Requiem is an act of considerable courage but, in the case of Masaaki Suzuki and his Collegium Bach Japan, warra' />

Releasing yet another CD of Mozart's Requiem is an act of considerable courage but, in the case of Masaaki Suzuki and his Collegium Bach Japan, warranted.

The conductor's customary meticulousness ensures choral and orchestral forces are marshalled for maximum impact in this fine BIS recording. The opening chorus is light on its feet, the Kyrie displays the full-voiced precision of his Japanese choir while thundering timpani locate the Dies Irae firmly in the eye of a spiritual storm.

The soloists are headed by the beguilingly cool Carolyn Sampson. Baritone Christian Immler might not quite plumb the depths of the Tuba Mirum but, in quartet, the four singers are sublime. The many Suzuki touches will fascinate those familiar with this unfinished masterpiece. Most interestingly, he includes an alternative version of the Tuba Mirum with bassoon rather than trombone counterpointing against the singer.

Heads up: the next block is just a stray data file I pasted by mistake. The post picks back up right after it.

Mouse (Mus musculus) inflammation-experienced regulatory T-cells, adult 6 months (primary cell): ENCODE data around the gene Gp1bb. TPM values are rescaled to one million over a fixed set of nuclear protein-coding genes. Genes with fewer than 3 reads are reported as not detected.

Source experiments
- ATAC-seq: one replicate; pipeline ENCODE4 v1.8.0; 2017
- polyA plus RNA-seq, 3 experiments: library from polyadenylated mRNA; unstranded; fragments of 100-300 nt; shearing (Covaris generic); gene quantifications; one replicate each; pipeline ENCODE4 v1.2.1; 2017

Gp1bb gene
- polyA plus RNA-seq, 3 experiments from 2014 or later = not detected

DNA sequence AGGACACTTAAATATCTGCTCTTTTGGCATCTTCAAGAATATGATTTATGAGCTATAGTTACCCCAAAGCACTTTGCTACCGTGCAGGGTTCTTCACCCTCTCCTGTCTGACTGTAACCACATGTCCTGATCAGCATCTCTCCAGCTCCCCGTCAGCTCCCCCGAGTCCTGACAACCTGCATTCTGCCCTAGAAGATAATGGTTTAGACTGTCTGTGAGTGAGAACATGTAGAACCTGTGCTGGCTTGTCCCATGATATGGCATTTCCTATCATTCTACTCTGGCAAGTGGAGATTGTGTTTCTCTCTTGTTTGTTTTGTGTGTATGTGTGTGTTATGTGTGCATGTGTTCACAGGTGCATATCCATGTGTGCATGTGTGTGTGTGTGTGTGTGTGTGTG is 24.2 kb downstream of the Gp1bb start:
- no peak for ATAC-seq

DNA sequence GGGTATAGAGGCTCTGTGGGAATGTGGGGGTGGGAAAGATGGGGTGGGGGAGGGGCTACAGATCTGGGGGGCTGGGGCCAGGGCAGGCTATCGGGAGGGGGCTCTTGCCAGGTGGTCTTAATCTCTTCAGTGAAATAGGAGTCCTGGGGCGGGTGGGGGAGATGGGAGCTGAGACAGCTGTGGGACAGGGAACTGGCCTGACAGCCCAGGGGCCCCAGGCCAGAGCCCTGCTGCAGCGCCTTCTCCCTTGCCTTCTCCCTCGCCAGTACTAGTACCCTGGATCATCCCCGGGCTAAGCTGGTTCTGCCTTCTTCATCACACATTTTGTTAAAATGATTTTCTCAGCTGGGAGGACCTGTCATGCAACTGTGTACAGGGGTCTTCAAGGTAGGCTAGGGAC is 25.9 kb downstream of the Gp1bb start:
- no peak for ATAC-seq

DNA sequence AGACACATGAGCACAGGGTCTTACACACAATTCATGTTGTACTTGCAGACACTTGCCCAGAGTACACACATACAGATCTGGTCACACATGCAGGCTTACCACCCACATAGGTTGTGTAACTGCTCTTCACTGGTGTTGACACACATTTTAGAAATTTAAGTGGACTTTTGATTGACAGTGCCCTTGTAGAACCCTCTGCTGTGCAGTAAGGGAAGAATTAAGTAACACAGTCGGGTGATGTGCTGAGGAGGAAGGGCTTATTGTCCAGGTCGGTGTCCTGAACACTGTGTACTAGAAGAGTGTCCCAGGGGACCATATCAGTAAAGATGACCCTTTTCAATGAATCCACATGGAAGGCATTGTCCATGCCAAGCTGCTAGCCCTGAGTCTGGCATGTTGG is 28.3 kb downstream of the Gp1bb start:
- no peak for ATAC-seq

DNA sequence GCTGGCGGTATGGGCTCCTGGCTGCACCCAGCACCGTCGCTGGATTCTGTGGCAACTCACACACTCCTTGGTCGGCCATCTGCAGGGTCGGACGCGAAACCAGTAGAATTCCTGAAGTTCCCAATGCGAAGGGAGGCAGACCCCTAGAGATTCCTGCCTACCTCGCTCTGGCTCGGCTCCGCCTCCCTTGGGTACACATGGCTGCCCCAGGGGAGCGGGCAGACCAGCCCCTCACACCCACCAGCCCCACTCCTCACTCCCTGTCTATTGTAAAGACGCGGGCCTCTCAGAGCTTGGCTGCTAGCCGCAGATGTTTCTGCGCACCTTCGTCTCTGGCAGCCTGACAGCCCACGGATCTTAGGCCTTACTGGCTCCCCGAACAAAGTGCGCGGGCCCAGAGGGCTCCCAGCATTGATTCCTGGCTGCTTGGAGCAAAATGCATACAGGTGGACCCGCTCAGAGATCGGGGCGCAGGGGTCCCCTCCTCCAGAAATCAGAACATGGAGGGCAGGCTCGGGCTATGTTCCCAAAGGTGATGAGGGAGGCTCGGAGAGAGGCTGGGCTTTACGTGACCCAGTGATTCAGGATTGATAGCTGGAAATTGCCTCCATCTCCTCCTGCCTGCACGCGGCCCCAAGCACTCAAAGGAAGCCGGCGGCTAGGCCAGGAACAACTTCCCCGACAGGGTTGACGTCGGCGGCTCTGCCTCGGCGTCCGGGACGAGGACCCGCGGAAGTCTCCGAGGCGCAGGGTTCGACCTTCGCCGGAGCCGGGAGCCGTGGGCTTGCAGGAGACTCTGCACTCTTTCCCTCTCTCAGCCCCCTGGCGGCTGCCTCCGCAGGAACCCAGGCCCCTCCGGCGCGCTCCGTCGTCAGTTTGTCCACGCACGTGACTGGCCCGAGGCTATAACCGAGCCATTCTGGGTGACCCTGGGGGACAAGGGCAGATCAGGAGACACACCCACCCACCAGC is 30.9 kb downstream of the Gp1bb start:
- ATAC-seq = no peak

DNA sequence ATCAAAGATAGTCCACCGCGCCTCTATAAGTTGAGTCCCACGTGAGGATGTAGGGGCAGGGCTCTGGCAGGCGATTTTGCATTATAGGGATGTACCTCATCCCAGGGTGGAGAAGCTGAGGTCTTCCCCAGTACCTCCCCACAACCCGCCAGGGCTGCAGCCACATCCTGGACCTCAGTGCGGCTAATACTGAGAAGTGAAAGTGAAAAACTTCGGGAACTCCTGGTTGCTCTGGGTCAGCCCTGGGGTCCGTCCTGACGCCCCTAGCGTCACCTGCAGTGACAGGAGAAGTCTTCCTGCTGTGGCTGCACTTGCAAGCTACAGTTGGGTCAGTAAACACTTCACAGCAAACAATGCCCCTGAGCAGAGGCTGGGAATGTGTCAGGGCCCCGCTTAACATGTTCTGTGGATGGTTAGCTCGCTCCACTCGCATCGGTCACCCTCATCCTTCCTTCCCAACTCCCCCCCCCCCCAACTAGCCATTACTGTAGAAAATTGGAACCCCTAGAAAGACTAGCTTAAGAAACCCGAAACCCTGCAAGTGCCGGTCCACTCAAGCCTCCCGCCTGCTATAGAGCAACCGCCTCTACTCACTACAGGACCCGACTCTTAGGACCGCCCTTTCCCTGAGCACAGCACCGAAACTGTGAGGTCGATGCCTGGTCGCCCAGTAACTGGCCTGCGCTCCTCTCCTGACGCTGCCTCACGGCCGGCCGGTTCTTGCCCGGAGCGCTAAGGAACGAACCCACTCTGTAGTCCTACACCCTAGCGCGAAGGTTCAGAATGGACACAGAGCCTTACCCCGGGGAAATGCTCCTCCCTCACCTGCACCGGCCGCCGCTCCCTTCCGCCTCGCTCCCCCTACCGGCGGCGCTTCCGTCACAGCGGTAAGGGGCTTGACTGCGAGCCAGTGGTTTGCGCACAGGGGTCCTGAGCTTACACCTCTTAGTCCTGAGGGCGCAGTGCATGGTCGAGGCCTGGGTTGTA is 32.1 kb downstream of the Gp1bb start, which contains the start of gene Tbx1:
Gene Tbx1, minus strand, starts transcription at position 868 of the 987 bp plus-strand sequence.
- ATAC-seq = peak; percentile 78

Also on the disc, Mozart's 1781 Vesperae Solennes de Confessore is a sunnier work, and Carolyn Sampson's serenely unforced Laudate Dominum is a notable highlight.


The English soprano's latest recital, Fleurs, has her joining that excellent pianist Joseph Middleton to offer an exquisite bouquet of flower songs.

Roses take precedence, and Purcell's Sweeter than Roses, dressed up by Benjamin Britten, creates a certain frisson with Sampson's historically informed singing set against Middleton's resonantly modern piano. Schumann's vision of a snowdrop is so moving that one might hope that spring would stay right away, while there is a winning strain of mischievousness running through a Richard Strauss poppy song. For some, the "find" may be the languorous post-Debussian world of Lili Boulanger's lilacs.

A number of pieces are less bloom-specific. Sampson catches just the right mix of the becalmed and bizarre for Poulenc's Fleurs and is suitably wry in a Victor Hugo dialogue between a butterfly and a flower, set to music by Faure.

Occasionally, in this imaginatively put-together collection, the required mood is not quite captured. Richard Strauss' Das Rosenband seems to need just a little more vernal richness, and Chabrier's final salute to the Kingdom of the Flowers, begs for a flamboyance closer to the world of cabaret.

Mozart, Requiem (BIS)

Carolyn Sampson, Fleurs (BIS)


Japanese master swaps Bach for Mozart and an English soprano roves through a European flower garden.